Consider the same Voigt box mirror imaged, so a square with
a |___\_/___| on the bottom, driver in the middle and ports
represented by the o's |__o_\_/_o__|. Reduce the port
diameter(s) by 0.71. The best way of halving depth IMO.

rgds, sreten.
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When your only tool is a hammer, every problem looks like a nail - Abraham Maslow

Last edited by sreten; 16th April 2014 at 12:00 AM.
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Old 16th April 2014, 12:15 AM   #9
sreten is offline sreten  United Kingdom
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Hi,

Adding a bit of assymetry to the two halves
and the driver placement is not a bad idea.

rgds, sreten.
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Old 16th April 2014, 12:20 AM   #10
Colza is offline Colza  New Zealand
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Ok, can you explain further?

I maintained the S0 and S1 areas (2900 sq mm and 20325 sq mm respectively).

At any point along the length (approximated by the centre line on the sketch) the cross sectional area is the same as in the original design. This rule applies for the first section of the folded design (to the left of the partition) and the last section of the folded design (to the right of the partition).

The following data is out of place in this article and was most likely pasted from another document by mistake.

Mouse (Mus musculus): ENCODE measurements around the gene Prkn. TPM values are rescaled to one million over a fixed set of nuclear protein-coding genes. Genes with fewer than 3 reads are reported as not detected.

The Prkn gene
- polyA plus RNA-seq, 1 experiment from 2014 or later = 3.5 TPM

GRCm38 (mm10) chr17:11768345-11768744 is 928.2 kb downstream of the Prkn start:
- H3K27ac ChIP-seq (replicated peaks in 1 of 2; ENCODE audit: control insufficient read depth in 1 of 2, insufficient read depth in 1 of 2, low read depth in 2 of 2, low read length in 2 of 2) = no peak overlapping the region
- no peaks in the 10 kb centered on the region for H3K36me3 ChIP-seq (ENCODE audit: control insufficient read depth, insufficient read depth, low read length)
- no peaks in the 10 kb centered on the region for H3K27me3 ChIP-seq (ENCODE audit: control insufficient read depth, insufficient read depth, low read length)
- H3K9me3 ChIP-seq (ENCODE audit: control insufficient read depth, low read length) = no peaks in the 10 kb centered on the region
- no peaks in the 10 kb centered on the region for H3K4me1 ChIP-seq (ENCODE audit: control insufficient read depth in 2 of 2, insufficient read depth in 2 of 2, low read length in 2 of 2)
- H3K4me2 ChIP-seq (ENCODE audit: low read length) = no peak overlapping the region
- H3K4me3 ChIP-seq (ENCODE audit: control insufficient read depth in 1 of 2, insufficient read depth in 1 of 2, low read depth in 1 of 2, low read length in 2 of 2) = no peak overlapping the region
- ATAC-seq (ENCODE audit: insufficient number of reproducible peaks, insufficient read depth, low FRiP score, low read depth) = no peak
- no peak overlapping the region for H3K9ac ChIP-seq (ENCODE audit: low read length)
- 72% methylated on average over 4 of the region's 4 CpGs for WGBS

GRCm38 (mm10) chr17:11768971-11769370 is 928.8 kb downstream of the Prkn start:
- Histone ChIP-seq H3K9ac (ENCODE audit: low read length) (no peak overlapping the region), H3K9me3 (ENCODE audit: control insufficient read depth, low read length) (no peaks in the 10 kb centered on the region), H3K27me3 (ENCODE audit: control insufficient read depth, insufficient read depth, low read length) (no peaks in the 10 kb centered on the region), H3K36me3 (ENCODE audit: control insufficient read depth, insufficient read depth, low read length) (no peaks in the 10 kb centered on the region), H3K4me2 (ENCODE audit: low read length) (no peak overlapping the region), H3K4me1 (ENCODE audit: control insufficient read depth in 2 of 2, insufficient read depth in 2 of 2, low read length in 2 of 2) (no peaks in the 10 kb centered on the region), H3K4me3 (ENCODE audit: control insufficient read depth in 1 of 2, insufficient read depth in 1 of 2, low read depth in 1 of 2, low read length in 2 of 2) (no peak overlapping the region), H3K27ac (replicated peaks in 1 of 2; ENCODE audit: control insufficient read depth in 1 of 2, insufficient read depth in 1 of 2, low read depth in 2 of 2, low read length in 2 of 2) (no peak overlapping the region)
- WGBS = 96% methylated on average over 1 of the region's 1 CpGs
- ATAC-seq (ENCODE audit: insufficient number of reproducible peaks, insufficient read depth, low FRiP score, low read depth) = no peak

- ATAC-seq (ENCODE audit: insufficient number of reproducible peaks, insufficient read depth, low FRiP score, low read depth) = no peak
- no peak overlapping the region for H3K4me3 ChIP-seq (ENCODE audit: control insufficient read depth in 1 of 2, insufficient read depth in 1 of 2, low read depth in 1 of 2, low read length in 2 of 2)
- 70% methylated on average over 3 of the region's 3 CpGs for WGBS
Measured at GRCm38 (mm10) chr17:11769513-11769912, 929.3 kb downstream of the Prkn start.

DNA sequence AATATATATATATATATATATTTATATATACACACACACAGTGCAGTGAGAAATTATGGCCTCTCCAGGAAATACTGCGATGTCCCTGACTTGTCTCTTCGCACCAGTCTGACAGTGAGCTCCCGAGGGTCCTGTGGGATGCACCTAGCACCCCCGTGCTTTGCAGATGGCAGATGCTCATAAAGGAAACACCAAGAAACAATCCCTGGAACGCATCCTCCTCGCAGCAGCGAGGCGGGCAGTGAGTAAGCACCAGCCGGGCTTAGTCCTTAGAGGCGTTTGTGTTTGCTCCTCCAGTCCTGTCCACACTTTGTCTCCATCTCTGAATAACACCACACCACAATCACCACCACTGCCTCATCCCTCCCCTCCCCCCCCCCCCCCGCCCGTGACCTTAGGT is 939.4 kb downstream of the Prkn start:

The section in the centre (above the partition) is obviously a little confused since it doesnt really have walls, so its rather hard to estimate its cross section. The only point I can measure there is from the end of the partition to the top of the cabinet, and that has the correct cross sectional area for its particular length along the path.

If this is not the best way to fold such a design, I would love to know the correct method.

EDIT:
Sorry didnt see your reply. Hold on a moment while I think through your comments...

So essentially what you are saying is that 'confusing' section at the top where the path doubles back on itself is made less complicated when the box is tall rather than square. So I would be better off making the box non square, or doing the 'V' folding scheme instead?

Last edited by Colza; 16th April 2014 at 12:26 AM.